A Christchurch rebuild worker who helped his EQC contractor buy a $1 million cocaine consignment was today jailed for just over two years.
Cameron Lockie, 36, got caught up in the drug distribution ring dubbed "a Guy Ritchie plot line without the bloody ending".
But a judge today accepted the self-employed Wanaka builder was just the "link man" in the scheme.
Lockie says he felt pressured to supply the cocaine to his "help his friend in need", employer Brendan Clarke, who was "very much his superior".
Clarke, 37, was a self-employed builder with 16 staff, including Lockie, working as an EQC contractor inspecting damaged Christchurch homes.
Lockie, a father-of-two pleaded, guilty in the High Court at Christchurch last month to supply of the Class A controlled drug.
His arrest was part of a police operation dubbed Operation Gringo, launched after 3kg of cocaine was found hidden in a suitcase carried by Mexican David Negrete Nevarez, who arrived at Auckland Airport on December 13, 2011.
The next day, Lockie phoned a British mate, Daniel 'Poodle' McGannan, 28, who was living in London, and they began organising how to buy and sell the drugs.
Meanwhile, police picked up on the dealings.
Using covert surveillance techniques, the Organised and Financial Crime Agency watched Nevarez hand over the cocaine inside a suitcase to Auckland woman Samantha Margaret Gemmell, 27, who in turn passed it to Adrian Marquiss Kemp, 31, in a Mission Bay carpark.
Watched by police, Kemp transferred the suitcase to Wellingtonian Brendan Clarke, who agreed to find buyers for the cocaine.
A statement of facts said Lockie arranged for his friend Clarke to purchase the cocaine - with an estimated street value of up to NZ$1.2 million - for US$140,000 (NZ$172,000).
Once he picked up the cocaine in Wellington on December 18, 2011, Clarke texted Lockie the next day, saying: "Hey bro, heading down now. See you soon. See you for lunch and I will give you this dam (sic) case," to which Lockie replied, "Sweet".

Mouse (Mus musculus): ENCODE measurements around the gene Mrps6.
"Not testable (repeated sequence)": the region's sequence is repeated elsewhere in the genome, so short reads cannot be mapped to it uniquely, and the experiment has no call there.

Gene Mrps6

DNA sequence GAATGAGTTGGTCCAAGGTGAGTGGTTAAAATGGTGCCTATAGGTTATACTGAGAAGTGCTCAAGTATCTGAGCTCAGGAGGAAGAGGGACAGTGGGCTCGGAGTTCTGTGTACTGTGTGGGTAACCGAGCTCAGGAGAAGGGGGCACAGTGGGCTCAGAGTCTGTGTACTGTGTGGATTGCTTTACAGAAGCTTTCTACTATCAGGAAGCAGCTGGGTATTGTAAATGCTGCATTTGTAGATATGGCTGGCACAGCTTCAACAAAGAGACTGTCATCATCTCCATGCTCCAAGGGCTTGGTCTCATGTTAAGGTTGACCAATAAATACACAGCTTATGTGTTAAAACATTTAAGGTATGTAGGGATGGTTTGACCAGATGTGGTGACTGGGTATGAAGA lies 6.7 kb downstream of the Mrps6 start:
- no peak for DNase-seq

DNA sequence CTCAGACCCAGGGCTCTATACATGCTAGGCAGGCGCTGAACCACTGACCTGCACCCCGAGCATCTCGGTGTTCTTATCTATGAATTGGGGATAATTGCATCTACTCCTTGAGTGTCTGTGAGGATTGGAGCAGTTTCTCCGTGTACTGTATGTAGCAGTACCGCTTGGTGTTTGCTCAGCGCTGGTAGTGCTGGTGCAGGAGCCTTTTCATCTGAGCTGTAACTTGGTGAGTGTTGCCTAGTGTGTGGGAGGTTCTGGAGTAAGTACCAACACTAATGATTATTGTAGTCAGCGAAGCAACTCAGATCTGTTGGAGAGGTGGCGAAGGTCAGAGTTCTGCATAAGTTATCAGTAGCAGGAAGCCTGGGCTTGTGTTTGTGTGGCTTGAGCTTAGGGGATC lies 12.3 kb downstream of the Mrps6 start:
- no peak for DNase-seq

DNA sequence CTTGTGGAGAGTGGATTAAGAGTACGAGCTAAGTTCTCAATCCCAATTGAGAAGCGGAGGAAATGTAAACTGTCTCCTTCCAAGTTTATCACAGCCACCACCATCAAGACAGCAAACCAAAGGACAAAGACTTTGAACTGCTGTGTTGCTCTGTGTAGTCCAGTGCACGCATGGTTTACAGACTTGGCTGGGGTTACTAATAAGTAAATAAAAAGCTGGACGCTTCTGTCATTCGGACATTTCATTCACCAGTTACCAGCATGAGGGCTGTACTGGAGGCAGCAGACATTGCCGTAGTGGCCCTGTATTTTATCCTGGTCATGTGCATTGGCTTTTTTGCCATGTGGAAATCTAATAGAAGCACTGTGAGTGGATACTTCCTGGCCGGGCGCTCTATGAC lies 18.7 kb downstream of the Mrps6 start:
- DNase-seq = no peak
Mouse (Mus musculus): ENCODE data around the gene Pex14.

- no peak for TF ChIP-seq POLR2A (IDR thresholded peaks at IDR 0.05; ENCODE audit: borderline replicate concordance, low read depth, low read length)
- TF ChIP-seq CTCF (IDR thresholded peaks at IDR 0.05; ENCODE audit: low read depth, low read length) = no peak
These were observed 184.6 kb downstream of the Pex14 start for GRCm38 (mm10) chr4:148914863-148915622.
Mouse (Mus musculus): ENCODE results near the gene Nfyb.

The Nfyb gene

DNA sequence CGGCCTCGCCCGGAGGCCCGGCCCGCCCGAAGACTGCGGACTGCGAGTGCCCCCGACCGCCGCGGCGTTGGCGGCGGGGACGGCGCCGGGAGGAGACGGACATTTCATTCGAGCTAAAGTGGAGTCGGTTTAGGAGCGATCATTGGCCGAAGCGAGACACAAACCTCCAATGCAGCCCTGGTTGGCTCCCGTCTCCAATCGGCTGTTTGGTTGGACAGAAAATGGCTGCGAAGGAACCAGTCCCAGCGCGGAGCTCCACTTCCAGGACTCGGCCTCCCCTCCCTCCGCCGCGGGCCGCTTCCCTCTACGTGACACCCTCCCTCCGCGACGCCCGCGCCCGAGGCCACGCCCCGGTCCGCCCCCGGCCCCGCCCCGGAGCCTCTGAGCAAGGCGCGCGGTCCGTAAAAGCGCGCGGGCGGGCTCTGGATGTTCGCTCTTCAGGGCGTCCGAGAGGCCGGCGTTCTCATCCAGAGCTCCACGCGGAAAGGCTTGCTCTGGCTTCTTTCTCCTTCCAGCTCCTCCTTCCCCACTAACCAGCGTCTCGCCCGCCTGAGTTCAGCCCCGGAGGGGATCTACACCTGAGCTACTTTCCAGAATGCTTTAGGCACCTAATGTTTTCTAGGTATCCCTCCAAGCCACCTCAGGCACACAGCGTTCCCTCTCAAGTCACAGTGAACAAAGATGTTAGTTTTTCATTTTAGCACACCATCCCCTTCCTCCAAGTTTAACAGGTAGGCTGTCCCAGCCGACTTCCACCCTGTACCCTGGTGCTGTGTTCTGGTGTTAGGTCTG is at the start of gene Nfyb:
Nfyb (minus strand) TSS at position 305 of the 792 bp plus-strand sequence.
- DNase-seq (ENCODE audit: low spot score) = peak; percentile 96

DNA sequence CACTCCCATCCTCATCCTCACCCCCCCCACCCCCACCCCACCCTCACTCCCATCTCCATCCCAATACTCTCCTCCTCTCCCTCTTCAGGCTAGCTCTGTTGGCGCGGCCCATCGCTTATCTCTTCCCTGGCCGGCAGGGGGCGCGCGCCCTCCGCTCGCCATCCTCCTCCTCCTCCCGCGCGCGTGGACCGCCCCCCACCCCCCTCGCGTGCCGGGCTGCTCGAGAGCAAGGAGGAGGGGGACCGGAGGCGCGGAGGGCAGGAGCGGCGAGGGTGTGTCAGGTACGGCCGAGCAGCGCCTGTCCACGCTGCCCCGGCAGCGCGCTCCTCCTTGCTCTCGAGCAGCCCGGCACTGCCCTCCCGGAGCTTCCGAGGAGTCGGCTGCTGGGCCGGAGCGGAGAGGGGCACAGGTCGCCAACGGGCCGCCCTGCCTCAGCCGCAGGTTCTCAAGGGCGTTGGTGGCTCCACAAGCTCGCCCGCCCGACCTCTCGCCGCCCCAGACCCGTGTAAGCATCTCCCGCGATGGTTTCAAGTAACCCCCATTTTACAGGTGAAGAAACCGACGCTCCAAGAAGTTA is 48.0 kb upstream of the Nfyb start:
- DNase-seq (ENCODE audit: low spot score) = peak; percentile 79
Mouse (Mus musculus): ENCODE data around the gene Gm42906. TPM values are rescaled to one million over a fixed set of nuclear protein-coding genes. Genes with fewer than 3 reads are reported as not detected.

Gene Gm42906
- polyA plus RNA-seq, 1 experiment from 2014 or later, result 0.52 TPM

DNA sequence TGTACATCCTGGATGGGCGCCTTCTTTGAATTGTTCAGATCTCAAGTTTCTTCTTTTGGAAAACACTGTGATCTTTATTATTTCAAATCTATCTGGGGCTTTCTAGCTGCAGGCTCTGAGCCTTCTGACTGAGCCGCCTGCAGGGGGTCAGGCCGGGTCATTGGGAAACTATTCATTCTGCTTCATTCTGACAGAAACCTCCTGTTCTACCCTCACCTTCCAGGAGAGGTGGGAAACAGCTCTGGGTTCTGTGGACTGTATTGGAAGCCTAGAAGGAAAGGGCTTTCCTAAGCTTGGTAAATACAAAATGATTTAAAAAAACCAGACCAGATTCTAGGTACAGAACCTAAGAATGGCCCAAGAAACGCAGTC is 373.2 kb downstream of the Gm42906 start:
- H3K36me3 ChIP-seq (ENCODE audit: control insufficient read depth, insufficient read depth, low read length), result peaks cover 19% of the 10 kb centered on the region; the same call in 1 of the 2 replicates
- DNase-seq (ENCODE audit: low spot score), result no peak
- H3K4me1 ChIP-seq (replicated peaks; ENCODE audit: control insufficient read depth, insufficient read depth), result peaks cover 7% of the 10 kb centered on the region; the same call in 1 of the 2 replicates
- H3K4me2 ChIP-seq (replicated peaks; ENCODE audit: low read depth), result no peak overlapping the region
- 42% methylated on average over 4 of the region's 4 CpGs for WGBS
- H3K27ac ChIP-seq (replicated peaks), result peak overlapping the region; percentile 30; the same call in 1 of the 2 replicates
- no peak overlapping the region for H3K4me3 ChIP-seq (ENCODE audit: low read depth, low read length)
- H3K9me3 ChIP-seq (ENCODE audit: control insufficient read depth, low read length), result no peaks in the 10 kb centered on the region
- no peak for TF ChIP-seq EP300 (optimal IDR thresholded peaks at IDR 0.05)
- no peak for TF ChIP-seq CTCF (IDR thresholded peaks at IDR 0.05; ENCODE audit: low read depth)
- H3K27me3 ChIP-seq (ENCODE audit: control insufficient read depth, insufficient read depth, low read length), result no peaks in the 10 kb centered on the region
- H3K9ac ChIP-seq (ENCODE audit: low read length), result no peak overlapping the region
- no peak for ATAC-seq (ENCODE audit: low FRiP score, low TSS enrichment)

They met at midday on December 19 outside the Kathmandu store on Blenheim Road in Christchurch where the suitcase was handed over to Lockie.
Police, who watched the drop-off under surveillance, then swooped and Lockie was arrested.
He was originally charged with importation, but told police that he had not been involved in, nor was he aware of the importation of the drugs until it was already in New Zealand.
Lockie pleaded guilty to a new charge of supplying the Class A drug in December 2011.
Nevarez, 43, previously pleaded guilty to importing and possession of cocaine for supply and was sentenced to seven years in prison.
Drug mules Gemmell and Kemp each pleaded guilty to one charge of possession for supply and were jailed for two years, six months and two years, 10 months respectively.
Clarke pleaded guilty to possession of cocaine for supply and will spend four years and eight months in prison.
McGannan was jailed for six-and-a-half years last month after also pleading guilty to one charge of supplying the Class A drug.
Today, defence counsel Pip Hall QC said Lockie was a reluctant player, feeling pressure from his boss, Clarke to carry out his crucial role.
From the dock today, an emotional Lockie apologised to his family - including his parents who had travelled down from Auckland for the sentencing - and the public for "pain and anguish" he had caused.
He begged Justice Christian Whata for mercy.
"I'm a good guy," he sobbed.
Mr Hall said he was never intended to be the final recipient of the 3kg of drugs - which had been cut down to contain just 10 grams of cocaine - and that it had "landed in his lap like a hot potato".
Lockie was at low-risk of reoffending, was hugely remorseful, and his wife was in a fragile state.
"He's ruined his life and the life of his family," Mr Hall added.
In sentencing Lockie for what was a "very serious" crime, Justice Whata admitted there was no evidence he was going to make any cash out of the deal.
That made him less culpable than others who were involved for commercial gain, the judge said.
But given the "horrible toll" drugs had on the community, he could never have considered a period of home detention.
He jailed him for two years and one month, saying: "You made a mistake I know you regret. But this does not define you."